As a born and raised New Yorker, my baseline attitude was always sarcastic, aggressive and grumpy. So I did not learn the art of gratitude organically. Over the past two years as my career in social work progressed and my personal life became balanced, I recognized that a piece of this change was a shift in my perspective. In part, I attribute those changes to my leaving New York and moving to “the sticks” in southeastern Connecticut and discovering more space and time. The rest of the change came from actively working on finding gratitude and being happy for the amazing things in my life. It’s not that I wasn’t thankful or didn’t have insight into the advantages I had in life, I just wasn’t sure how to identify, acknowledge and appreciate them.
Countless studies show that noticing and acknowledging what is positive in your life can benefit your mental and physical health. The Huffington Post has a dedicated section to gratitude- that is how useful this stuff is. The New York City gal in me used to think a mindfulness and gratitude sound like a load of garbage. If anyone had told me journaling my positive thoughts to benefit my mental wellness, I would have laughed in their face and cracked a snarky joke. Now, I am totally in. I accept that acknowledging my gratitude is something I need to do to help me prevent burnout, keep me balanced and just be a better practitioner and person.
One of the barriers I have faced (and maybe you have too) is the conversation we all have in our heads that can sometimes (or consistently) tell us that we don’t deserve success, that we are useless, worthless and that our doubts are justified. These thoughts can be combated with positive self-talk. Speaking compassionately with yourself even on your worst day is beneficial to your self-worth and a way to show gratitude to yourself and those around you. It’s also a way to practice awareness and build up your self-esteem. If you miss a deadline or you scream at your partner, take a step back and acknowledge your mistake (and apologize to your partner!!!!). Figure out what is really going on and move forward.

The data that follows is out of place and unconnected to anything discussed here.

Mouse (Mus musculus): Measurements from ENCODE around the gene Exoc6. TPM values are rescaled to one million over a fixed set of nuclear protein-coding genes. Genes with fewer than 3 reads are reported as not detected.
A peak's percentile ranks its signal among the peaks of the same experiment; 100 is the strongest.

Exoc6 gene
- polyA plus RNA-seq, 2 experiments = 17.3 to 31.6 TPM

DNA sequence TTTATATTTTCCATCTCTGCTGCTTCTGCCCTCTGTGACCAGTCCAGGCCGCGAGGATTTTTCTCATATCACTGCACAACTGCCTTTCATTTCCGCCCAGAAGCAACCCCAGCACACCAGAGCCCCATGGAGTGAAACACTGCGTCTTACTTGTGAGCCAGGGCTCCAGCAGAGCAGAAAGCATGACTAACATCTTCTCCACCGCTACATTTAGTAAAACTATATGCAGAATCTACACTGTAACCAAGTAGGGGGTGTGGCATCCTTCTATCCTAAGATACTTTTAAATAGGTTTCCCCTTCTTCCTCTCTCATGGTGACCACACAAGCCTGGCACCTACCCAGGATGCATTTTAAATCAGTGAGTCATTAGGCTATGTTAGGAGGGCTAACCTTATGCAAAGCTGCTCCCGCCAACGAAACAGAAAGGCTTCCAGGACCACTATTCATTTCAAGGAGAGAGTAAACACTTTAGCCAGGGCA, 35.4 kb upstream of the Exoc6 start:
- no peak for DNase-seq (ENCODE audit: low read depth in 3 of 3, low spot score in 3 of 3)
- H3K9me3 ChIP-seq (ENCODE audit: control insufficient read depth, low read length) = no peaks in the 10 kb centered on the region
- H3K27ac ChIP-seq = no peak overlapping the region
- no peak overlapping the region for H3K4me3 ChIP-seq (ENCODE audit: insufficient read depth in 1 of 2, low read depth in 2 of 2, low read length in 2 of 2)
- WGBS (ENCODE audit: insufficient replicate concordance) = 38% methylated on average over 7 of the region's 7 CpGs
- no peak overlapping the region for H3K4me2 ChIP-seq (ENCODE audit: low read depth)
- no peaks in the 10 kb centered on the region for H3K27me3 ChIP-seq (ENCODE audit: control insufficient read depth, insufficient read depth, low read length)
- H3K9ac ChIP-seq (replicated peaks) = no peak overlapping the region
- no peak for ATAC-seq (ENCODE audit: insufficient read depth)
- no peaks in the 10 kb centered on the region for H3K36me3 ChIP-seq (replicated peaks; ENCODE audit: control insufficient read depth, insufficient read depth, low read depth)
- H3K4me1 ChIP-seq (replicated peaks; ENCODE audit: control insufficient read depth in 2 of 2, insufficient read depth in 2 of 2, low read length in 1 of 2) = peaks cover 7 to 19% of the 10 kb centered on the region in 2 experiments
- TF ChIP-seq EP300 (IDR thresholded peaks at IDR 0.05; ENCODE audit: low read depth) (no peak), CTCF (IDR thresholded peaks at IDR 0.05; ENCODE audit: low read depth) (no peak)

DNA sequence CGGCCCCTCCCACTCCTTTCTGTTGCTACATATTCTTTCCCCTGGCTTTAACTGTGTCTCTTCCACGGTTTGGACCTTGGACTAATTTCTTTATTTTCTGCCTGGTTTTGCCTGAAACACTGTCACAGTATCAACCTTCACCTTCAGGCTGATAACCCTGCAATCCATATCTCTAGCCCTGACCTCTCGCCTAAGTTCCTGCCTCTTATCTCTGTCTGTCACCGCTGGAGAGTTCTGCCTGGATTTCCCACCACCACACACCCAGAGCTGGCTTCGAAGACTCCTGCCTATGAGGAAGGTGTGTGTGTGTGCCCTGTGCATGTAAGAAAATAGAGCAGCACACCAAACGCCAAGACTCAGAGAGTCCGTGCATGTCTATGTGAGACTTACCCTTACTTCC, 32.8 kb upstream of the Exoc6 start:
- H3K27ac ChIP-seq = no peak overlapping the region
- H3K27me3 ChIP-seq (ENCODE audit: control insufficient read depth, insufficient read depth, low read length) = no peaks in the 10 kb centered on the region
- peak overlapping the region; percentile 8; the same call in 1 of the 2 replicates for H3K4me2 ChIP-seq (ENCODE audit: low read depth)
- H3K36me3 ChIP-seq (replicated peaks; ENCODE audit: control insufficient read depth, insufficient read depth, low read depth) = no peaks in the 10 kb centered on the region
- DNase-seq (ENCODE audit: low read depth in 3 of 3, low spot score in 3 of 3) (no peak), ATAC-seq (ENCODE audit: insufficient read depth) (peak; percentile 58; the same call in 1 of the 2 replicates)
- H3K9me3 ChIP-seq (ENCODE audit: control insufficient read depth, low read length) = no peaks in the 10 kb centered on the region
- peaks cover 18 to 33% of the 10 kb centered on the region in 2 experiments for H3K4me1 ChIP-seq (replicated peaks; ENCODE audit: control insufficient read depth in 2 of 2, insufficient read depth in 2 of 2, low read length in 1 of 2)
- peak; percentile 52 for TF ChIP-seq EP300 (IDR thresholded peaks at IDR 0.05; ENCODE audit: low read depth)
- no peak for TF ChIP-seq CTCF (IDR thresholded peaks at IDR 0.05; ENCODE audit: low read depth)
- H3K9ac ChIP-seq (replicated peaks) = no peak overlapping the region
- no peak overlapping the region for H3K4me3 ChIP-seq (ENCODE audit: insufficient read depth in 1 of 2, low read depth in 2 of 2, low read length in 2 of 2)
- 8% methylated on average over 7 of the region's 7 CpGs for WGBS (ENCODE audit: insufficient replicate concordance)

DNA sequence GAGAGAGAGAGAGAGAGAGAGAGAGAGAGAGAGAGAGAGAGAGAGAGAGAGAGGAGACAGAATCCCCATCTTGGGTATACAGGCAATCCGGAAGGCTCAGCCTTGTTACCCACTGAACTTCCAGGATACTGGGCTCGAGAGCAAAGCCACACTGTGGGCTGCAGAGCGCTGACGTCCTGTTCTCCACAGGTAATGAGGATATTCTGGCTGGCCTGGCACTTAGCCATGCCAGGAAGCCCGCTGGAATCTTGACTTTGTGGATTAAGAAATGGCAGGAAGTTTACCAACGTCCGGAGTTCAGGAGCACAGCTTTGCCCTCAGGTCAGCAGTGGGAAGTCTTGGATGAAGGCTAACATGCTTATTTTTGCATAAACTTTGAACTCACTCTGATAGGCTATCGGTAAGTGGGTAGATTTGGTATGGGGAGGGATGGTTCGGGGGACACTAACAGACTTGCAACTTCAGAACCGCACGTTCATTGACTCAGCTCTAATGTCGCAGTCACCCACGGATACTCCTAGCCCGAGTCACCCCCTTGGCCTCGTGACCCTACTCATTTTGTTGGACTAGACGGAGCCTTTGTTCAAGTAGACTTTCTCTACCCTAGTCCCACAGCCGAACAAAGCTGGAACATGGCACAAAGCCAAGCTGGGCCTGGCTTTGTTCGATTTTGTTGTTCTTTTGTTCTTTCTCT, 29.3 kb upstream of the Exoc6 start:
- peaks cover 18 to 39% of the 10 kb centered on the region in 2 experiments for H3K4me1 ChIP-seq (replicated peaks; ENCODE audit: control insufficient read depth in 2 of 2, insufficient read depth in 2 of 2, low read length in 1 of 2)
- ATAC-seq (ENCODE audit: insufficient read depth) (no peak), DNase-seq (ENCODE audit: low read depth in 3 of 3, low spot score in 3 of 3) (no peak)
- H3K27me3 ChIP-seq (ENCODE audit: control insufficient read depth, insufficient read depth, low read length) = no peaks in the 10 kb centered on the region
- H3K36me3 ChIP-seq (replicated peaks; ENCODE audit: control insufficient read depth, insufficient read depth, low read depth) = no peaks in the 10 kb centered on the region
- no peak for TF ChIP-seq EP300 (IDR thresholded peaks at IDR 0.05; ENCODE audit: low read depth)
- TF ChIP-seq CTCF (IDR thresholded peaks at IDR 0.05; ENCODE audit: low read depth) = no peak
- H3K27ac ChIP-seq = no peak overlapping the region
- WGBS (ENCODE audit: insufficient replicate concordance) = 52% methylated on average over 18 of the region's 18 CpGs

I have had many great teachers on this three-year journey towards finding this connection to gratitude and mindfulness (still a work in progress). Last year, I had the honor and joy of working with the talented Cheryl Hughes who taught me a great closing exercise for yoga or any mindfulness practice. We would rub our hands together, place our palms over our eyes and focus on a place of gratitude and self-love. It turns out anyone can learn to hold onto that grateful space throughout your day, week or until you need it again. On my own, I have added the practice of creating a mental list of the positive things that have happened throughout the day. I also meditate in the morning at work (see my next post on building a mindful practice at work to find out how).
As the Beastie Boys said: “Look inside and you will see what are you grateful for.”